PWA also doesn’t require headless architecture to be Progressive Web App. As mentioned earlier in this blog post, PWA is nothing less and nothing more than a website enhanced with some additional features of modern browsers. You can turn the standard storefront into PWA if only you add a service worker, the web app manifest, or push notifications.

There is no requirement for the PWA to use the API of headless software. These are entirely separate things that shouldn’t be confused with each other.

Myth 4. You need PWA to make your site mobile friendly

There is no doubt that Progressive Web Apps provide some unique mobile functionalities compared to standard websites - they are installable, have push notifications, and feel more like a native app in general. Also, PWA frameworks always provide mobile-first themes that make your shop look good on smaller devices.

However, if you already have a well-functioning storefront that doesn’t look good on mobile devices, PWA is not the only solution. It will often be sufficient to design and implement mobile views on an already existing storefront. If the PWA features are not crucial for your business, it will save you a lot of time and costs.

Myth 5. PWA doesn’t work on iOS

For a long time, PWAs on iOS lacked the functionalities supported in other operating systems. However, the situation has improved with iOS 13 & 14, which introduced support for many PWA features on Apple mobile devices.

There are still a few features that are missing or implemented differently. One of them is the “Add to Home screen” prompt, which is displayed for the users automatically on Android devices. Customers using Apple devices need to enter “Share” options manually and add the application to the home screen from there.

Another crucial feature requested by many developers is push notifications. Unfortunately, Apple still hasn’t declared any plans on implementing it, so it’s hard to predict when and if at all we’ll see push notifications on iOS.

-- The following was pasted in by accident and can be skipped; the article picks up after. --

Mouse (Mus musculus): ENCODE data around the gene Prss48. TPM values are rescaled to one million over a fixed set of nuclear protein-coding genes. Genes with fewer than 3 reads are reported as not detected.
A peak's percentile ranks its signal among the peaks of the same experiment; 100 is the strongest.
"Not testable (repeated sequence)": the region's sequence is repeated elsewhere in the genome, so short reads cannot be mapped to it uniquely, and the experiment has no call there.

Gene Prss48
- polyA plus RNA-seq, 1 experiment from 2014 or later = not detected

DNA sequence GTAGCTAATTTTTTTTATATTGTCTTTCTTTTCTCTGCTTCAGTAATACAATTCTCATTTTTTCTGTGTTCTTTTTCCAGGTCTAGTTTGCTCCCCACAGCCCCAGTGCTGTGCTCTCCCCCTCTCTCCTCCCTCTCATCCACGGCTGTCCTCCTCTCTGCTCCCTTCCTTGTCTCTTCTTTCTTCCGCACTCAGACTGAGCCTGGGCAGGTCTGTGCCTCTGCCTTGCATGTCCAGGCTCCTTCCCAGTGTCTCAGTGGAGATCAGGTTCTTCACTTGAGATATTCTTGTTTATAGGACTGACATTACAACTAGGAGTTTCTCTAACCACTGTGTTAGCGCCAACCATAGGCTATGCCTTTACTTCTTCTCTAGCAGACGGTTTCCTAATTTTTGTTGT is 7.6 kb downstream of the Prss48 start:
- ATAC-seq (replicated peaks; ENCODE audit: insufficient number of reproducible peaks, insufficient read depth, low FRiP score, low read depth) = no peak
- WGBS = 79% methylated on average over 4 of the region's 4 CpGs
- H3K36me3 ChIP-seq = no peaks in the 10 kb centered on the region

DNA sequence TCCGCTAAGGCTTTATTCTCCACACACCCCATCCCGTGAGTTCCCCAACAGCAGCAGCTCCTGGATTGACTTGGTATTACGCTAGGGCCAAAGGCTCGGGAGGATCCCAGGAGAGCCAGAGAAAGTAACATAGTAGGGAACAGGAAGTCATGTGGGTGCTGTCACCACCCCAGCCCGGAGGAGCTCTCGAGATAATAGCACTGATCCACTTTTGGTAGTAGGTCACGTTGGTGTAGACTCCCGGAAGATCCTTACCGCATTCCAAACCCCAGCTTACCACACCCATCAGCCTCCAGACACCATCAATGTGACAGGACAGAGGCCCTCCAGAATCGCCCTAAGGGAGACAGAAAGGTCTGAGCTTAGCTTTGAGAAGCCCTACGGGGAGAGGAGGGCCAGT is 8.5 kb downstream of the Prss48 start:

As you can see, Progressive Web Applications are still limited on Apple devices. However, claiming that PWAs don’t work on iOS is simply not true, since the operating system supports the service workers, web app manifests, and access to some native inputs.

Things to have in mind before considering PWA as your solution

Maturity of the technology

Progressive Web Applications are a relatively new topic. They make use of modern browser features to achieve their characteristic functionality. Many of these features are not stable enough and widely supported just yet. There is no doubt that browser support is growing, and the technology is going forward. However, we can’t control what devices our users possess and their browsers. So, when implementing a PWA, we should expect device and browser-related issues to be fixed.

A wide range of expertise is required

To implement a PWA it is necessary to have expert knowledge of different aspects of web development. Backend knowledge and regular responsive design experience alone would not be enough. It's mandatory to have advanced knowledge of frontend development (primarily JavaScript). UI/UX knowledge to deliver great interfaces and user experience. And DevOps and Security abilities are needed to publish and update the application with minimal risks.

While one developer might have the knowledge and experience in all those different scopes, the most recommended is to find a team of specialized professionals in each area and technology. That elevates the quality of the implementation, but it can also mean higher costs and longer developing times, though it doesn't have to.

iOS limitations

As we have mentioned earlier, iOS support for PWA is rising. But the limitations on devices with this operating system may still be impactful for certain businesses. If most of your market target involves iOS devices, it's best not to choose PWA as the solution.

Summary

Since 2015 we have observed constant growth of PWA popularity. Some companies have certainly increased traffic and conversion rates of their online stores by implementing PWA.

Before deciding to implement PWA, each business owner needs to assess the needs and weaknesses of the current solution carefully. Does your business model require PWA? Can you fix the problems with your website without implementing PWA? You should think it over very carefully and maybe go for a simpler and cheaper solution.

Will PWA become a widely accepted and expected standard as Responsive Web Design is today? Many PWA frameworks and solutions are not stable or mature yet, but they are improving every year, and new players appear on the market. Certainly, the PWA topic will continue to receive a lot of attention, and it’s worth keeping an eye on it, but at the same time not getting caught up in the PWA hype. 

FacebookTwitterPinterest